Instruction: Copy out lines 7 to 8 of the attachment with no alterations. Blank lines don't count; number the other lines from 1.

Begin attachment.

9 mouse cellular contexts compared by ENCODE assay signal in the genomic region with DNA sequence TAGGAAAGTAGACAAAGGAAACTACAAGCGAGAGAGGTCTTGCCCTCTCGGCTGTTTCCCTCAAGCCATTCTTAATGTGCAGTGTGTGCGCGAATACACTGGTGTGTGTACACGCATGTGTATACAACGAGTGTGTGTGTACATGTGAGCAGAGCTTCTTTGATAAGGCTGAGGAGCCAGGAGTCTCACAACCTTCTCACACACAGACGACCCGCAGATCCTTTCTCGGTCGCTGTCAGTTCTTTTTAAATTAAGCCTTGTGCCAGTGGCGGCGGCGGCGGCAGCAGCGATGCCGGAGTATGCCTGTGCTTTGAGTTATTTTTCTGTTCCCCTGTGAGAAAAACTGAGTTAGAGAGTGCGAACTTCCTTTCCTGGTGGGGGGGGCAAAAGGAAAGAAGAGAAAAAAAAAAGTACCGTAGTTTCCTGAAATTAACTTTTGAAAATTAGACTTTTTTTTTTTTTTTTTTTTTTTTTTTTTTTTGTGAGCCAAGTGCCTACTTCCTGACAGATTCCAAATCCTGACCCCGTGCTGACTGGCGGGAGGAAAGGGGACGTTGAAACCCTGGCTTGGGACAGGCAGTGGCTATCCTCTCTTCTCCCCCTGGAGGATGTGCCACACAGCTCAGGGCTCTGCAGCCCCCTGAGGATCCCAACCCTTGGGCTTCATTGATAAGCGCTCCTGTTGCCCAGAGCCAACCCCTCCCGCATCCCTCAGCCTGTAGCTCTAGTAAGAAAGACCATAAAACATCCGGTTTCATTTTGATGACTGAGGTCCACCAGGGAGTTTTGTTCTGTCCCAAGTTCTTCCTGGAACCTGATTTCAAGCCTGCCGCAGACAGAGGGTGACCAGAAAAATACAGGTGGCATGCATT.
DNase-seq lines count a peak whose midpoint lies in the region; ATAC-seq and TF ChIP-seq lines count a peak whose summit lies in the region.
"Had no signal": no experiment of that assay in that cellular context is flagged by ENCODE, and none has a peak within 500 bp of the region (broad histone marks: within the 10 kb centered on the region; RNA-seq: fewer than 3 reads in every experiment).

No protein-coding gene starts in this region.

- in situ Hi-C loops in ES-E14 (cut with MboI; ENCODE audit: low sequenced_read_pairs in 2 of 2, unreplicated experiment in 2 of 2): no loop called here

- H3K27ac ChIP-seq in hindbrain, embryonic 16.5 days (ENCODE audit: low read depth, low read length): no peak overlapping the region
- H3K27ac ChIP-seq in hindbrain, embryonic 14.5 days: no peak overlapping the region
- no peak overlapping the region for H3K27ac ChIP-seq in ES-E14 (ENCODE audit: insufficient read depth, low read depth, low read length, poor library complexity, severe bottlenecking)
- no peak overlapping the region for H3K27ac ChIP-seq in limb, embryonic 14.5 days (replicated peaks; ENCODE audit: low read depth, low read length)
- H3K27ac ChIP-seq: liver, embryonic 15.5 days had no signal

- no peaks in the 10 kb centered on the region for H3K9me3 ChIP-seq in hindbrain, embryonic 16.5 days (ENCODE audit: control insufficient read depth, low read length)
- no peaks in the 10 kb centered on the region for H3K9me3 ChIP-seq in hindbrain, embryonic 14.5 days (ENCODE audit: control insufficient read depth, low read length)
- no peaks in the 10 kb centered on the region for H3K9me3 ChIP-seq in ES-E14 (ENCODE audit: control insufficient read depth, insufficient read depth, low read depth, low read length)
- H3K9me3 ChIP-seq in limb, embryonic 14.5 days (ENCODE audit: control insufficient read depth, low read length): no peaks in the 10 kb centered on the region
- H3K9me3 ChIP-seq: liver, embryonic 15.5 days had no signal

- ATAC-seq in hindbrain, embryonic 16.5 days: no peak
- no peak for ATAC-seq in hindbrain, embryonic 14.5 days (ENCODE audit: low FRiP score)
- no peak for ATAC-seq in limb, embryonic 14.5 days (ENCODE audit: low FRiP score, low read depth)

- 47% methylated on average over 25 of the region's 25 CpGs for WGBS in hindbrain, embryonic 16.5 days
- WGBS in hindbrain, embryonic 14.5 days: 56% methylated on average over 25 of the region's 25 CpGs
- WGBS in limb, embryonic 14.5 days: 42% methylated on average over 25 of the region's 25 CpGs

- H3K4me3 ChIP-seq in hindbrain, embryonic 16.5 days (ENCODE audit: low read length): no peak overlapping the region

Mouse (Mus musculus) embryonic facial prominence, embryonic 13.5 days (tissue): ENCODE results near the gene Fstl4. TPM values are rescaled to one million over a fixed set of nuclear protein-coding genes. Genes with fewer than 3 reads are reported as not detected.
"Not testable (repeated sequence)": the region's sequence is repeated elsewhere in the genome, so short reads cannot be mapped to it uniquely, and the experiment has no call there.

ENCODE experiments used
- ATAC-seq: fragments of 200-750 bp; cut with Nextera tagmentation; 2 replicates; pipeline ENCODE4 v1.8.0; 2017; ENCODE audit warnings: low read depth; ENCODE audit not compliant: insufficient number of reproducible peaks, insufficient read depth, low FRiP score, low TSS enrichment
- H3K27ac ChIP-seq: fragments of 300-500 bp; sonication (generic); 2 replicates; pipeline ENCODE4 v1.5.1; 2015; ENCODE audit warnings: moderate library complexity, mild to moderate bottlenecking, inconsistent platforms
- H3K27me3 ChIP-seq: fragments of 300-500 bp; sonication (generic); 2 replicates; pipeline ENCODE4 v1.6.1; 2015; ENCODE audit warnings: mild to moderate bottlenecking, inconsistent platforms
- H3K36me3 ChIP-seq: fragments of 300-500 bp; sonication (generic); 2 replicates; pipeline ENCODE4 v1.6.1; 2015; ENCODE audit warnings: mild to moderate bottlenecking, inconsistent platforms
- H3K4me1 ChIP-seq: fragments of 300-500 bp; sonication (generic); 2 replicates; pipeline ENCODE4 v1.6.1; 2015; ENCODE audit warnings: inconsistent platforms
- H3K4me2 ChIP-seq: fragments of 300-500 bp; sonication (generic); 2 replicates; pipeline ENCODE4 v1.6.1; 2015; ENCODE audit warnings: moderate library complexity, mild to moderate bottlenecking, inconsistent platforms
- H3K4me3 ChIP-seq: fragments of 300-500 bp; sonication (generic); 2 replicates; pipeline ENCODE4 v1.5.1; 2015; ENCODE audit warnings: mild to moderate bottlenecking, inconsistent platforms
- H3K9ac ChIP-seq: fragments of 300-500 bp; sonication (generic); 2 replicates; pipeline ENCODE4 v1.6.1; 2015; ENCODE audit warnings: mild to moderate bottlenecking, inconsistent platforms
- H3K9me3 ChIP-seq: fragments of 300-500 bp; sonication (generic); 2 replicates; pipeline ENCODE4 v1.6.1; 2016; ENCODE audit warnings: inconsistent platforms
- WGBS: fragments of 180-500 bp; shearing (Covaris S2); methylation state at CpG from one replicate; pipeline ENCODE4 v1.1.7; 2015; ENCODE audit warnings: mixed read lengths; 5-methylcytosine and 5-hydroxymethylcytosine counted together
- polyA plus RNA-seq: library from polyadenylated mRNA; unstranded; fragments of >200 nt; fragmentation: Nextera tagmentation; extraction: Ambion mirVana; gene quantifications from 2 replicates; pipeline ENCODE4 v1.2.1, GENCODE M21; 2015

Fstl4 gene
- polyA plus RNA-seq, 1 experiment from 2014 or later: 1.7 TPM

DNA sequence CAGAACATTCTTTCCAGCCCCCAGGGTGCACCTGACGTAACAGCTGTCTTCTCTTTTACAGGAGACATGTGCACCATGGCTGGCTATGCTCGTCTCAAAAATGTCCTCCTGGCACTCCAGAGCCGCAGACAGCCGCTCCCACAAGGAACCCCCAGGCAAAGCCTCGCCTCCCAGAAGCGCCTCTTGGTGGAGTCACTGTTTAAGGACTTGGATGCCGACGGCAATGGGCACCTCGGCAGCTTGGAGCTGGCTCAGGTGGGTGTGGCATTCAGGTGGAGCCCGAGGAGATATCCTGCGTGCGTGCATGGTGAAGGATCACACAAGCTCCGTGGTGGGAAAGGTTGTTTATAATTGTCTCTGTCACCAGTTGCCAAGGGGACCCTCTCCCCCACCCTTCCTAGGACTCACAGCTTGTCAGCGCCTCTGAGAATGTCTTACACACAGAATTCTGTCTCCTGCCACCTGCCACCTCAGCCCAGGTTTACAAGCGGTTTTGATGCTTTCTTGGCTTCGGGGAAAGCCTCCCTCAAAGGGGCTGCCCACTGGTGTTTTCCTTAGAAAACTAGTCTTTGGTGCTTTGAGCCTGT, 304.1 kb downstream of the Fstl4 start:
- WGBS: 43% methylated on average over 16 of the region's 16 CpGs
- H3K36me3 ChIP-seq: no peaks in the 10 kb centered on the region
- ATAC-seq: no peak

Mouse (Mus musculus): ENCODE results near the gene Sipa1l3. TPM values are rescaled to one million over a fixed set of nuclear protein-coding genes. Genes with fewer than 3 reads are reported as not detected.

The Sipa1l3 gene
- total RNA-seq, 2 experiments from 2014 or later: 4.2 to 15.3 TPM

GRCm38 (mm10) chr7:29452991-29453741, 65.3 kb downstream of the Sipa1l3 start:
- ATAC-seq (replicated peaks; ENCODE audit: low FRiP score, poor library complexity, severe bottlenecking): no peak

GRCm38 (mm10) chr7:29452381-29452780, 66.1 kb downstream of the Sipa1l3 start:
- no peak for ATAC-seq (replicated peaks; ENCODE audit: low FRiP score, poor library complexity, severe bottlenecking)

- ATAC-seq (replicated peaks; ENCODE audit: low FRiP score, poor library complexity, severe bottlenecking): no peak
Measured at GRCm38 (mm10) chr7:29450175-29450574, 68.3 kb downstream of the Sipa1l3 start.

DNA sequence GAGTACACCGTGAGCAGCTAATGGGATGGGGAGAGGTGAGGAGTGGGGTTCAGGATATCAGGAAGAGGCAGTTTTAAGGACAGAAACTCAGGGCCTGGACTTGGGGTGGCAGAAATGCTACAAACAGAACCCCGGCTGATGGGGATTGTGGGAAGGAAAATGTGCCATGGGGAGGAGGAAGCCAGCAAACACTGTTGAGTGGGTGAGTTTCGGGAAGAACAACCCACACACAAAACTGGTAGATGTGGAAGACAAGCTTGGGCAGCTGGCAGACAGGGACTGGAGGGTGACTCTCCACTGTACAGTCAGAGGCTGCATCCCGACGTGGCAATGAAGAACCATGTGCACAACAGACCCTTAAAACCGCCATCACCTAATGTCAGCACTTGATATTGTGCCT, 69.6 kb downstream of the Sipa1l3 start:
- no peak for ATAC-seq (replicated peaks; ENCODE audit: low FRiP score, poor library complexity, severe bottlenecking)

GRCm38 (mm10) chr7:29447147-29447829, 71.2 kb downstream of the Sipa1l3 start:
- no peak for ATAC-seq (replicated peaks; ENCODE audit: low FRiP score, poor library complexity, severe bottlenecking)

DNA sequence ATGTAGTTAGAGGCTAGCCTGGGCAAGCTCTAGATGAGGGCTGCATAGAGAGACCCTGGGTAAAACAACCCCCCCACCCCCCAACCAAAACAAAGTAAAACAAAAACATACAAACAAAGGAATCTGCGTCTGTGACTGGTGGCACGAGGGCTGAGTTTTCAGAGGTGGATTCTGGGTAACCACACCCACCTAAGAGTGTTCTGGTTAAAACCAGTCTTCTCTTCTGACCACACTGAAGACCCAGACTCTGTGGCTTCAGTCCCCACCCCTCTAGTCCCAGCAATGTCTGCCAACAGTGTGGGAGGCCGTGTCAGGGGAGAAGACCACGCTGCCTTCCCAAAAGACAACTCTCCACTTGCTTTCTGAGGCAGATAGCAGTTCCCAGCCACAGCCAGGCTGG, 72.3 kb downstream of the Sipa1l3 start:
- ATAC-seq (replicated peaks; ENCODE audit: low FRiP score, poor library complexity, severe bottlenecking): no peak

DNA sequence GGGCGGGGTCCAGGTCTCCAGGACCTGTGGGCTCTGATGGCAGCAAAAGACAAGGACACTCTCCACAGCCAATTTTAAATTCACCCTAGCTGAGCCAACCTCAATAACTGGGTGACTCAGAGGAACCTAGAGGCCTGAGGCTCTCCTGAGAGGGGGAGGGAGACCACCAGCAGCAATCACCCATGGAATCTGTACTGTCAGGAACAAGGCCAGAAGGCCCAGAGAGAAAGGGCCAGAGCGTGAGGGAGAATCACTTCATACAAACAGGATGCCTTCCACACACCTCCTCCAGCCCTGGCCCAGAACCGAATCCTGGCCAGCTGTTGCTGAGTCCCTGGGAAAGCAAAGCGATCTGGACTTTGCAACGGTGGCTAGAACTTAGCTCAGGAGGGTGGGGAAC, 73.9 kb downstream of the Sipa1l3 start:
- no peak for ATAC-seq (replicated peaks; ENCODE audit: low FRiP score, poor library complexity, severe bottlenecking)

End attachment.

- H3K27ac ChIP-seq in hindbrain, embryonic 14.5 days: no peak overlapping the region
- no peak overlapping the region for H3K27ac ChIP-seq in ES-E14 (ENCODE audit: insufficient read depth, low read depth, low read length, poor library complexity, severe bottlenecking)